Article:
A while ago I blogged about the Kindle Fire and how excited I was about their Silk Browser. Well, I ended up getting one and have had two months to really dig into it. Here’s what I discovered, it’s really a cloud device rather than a true tablet. I’ll start with what you expect from a tablet and then dive into what makes it a cloud device.
Why Kindle Fire is a barely passable tablet
So yes, the Fire is a tablet. It has a 7 inch screen that works rather well for its size. It runs a variety of Android apps without a problem. It allows you to do things like video playback, etc. Here’s the breakdown on the items:
The Fire runs Android apps no problem. Of course, ANY attempt to hit the Android Market redirect you directly to the Amazon App store. At first this caused a bit of a problem for some of my more used apps but then I discovered the following:
- In the past two months, I’ve noticed an upsurge in the apps available from the Amazon Market. That could be one main reason why Amazon chose not to go with Android Market. (one of many I’m sure)
- The Kindle Fire does allow you to check a setting to download apps from other locations. For example, I was able to hit the LDS Tech wiki to download several of my more used applications. It works just fine but you take responsibility for whatever you download. You also shouldn’t expect things like automatic updates.
It has an ok music player. It lets you sort by playlists, artists, albums, and songs. You can play, pause, and whatever you wish to do.
Ah yes, the item I was most excited about and the one which didn’t live up to it’s promise. Don’t get me wrong, I timed the page load times against my Android phone I bought in 2011 and the Fire is faster……….. it’s just not that much faster. I’ve hit a number of sites and html5, flash, and a variety of other standards seem to be supported. As a browser I find it a better experience than what I found on my old iPhone and on my current Android phone. It’s just not blazing fast, fantastic, knock your sock off.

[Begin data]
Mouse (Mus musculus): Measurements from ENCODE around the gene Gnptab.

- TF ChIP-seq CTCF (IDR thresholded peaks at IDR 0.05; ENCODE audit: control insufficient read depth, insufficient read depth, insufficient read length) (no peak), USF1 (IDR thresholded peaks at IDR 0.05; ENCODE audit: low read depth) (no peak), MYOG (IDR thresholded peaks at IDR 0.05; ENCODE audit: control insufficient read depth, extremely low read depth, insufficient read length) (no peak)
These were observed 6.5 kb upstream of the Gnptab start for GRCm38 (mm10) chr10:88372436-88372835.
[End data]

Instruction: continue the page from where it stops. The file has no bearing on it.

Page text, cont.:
I’m only going to focus on your current video library for now. It has so far played all my videos from my itunes library. At least it plays all the non-DRM’ed videos. It’s a piece of cake to plug the USB cable into the Mac and transfer video files. I will say that you can chew through your memory pretty quick so you won’t be storing lots of videos. You also have one downside, out of the box, it doesn’t have a video player app in the app library. I had to get the aVia Media Player from the Amazon App Store. Once I ran the app, all videos showed up and played. It wasn’t pretty since no nice movie title icons appeared but the playback is flawless.
Why the Kindle Fire is a cloud device
The image above says it all everywhere you go, you have access to Amazon’s cloud. I have over 150 books in my Amazon Kindle library. It’s so easy to find a book and download it. All you do is click on cloud and everything is at your finger tips. Amazon makes it a piece of cake to transfer books from one device to another. Compared to the e-ink readers, it’s as good as you can expect from an LCD. I still prefer to read on e-ink but navigating and getting books is much easier. Now add in the Kindle Prime Lenders library and you have a homerun.
Amazon makes it easy for music too. You can transfer files manually but I find it easy to buy everything on Amazon and load the rest of my library via a few supplied applications. After that, you can switch from cloud to device with a simple touch. It downloads what you want and makes it easy to get access to your music. It even streams from the cloud for those of you who are always connected.
Any video you have purchased from Amazon is available via their cloud. They give you free storage for anything you buy. Again, a single touch lets you transfer video between the cloud and your Fire. My biggest beef, you cannot upload a video to their cloud and have it show up in the video library. You can still download it and use the aVia Media Player but that has an old school feel to it compared to the cloud.
The Newstand works well. You purchase a subscription of a magazine like Popular Mechanics and it just shows up on your device when there’s a new edition. I won’t say the 7 inch screen lends itself well to magazines. It doesn’t. You simply need a bigger screen. However, the individual story view works well for 80% of your reading.
So I find myself spending more time with the content from Amazon available via the cloud than anything. I have inadvertently become the target of a bunch of marketers because I have slowly started to buy all my content from Amazon. It’s just too easy to buy, backup, and use the books, video, magazines, and music. So yes, it’s a far better cloud device than a tablet.